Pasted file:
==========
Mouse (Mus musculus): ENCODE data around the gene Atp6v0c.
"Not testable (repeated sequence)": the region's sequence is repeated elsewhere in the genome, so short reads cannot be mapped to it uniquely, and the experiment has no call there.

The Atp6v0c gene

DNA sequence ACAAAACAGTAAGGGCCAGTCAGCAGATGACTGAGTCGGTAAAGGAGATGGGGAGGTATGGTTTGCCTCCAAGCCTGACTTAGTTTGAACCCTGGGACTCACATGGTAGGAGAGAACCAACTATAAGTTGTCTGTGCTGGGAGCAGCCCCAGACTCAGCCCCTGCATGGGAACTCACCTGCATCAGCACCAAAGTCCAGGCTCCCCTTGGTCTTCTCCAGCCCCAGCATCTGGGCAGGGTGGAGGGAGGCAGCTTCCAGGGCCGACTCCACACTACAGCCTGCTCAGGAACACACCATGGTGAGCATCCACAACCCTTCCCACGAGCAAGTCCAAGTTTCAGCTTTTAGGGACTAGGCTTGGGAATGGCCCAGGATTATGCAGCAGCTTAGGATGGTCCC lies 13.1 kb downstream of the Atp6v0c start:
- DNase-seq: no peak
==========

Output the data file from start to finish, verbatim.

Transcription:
Mouse (Mus musculus): ENCODE data around the gene Atp6v0c.
"Not testable (repeated sequence)": the region's sequence is repeated elsewhere in the genome, so short reads cannot be mapped to it uniquely, and the experiment has no call there.

The Atp6v0c gene

DNA sequence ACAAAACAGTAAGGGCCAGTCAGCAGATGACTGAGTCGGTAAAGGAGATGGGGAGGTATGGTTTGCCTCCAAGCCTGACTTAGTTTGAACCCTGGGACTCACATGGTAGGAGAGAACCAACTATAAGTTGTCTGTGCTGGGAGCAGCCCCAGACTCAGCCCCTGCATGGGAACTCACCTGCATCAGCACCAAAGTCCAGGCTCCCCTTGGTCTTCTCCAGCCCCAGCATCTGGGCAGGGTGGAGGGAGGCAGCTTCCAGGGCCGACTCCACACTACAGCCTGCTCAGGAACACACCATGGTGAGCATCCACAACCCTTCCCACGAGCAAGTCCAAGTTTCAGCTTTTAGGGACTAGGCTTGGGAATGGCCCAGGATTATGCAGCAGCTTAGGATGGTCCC lies 13.1 kb downstream of the Atp6v0c start:
- DNase-seq: no peak